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PA.31 Midwives views of the implementation of the Birmingham Symptom-specific Obstetric Triage System (BSOTS)
  1. J Easterbrook1,
  2. A Hewison2,
  3. N Johns1,
  4. S Kenyon2
  1. 1Birmingham Women’s NHS Foundation Trust, Birmingham, UK
  2. 2University of Birmingham, Birmingham, UK

Abstract

Background The need to develop a standardised triage system to prioritise clinical urgency of women when unscheduled pregnancy related attendances occur has been identified.1 We have developed, implemented and evaluated a uniform system, similar to those used in Accident and Emergency2 departments. This involves a standardised initial triage assessment (within 15 min15 minutes of arrival) to identify level of clinical urgency and provision of standardised immediate care and investigations.

Method To investigate midwives’ views and experiences of the implementation of BSOTS two focus group interviews were held with midwives (12) and a questionnaire sent to midwives working in triage in autumn 2013. Ethical permission was obtained from the University of Birmingham Ethics Committee. Thematic analysis of the focus group data was used to develop a questionnaire. The response rate was 53/79 (67%) and data was analysed using descriptive statistics.

Results The midwives felt the introduction of the new system had gone well and helped them manage and organise the department. Midwives reported the safety of the woman and baby had been improved and the system allowed them to continue to use their clinical judgment, despite it being standardised. The evaluation identified midwives’ concerns about the use of a validated pain score which affected their use of the system. As a result this has been replaced with assessment of pain being based solely on clinical judgement. Practical changes to the paperwork have also been made.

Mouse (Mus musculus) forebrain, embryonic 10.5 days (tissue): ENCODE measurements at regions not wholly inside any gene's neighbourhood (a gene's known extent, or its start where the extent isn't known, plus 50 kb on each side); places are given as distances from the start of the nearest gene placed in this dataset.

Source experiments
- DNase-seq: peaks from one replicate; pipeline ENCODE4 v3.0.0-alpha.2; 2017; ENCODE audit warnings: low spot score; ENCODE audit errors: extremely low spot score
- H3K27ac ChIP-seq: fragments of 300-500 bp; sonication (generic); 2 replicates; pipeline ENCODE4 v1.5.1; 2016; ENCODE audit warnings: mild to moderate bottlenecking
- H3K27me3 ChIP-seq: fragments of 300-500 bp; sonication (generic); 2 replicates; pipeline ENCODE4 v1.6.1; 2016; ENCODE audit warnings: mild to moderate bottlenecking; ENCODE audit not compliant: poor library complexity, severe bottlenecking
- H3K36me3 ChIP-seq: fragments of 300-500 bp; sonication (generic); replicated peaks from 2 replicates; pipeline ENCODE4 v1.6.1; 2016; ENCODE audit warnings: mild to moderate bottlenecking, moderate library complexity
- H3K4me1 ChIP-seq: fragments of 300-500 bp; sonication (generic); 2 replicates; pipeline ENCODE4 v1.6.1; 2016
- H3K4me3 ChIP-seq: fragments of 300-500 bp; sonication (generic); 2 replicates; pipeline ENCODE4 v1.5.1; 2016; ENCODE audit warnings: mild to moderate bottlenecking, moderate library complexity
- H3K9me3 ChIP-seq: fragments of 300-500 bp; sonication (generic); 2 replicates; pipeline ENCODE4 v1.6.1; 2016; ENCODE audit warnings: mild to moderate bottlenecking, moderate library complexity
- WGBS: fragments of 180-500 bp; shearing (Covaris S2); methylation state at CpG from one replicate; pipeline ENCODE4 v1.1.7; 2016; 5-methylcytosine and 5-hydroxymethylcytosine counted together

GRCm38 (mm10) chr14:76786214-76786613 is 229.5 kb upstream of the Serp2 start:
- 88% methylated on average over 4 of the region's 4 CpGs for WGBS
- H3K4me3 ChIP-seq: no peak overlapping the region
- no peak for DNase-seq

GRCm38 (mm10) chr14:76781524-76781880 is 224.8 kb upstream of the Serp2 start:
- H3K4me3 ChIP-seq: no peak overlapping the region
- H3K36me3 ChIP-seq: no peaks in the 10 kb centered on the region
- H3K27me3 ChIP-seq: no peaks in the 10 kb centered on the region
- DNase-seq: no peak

Conclusion The results from this study demonstrate the benefit of involving clinicians’ in service improvement.

References

  1. Centre for Maternal and Child Enquiries (CMACE). Saving Mothers’ Lives: reviewing maternal deaths to make motherhood safer: 2006–08. The Eighth Report on Confidential Enquiries into Maternal Deaths in the UK. BJOG 2011; 118 (Suppl. 1):1–203

  2. Mackway-Jones K. Emergency Triage: Manchester Triage Group. London: BMJ Publishing Group, London, UK, 1997

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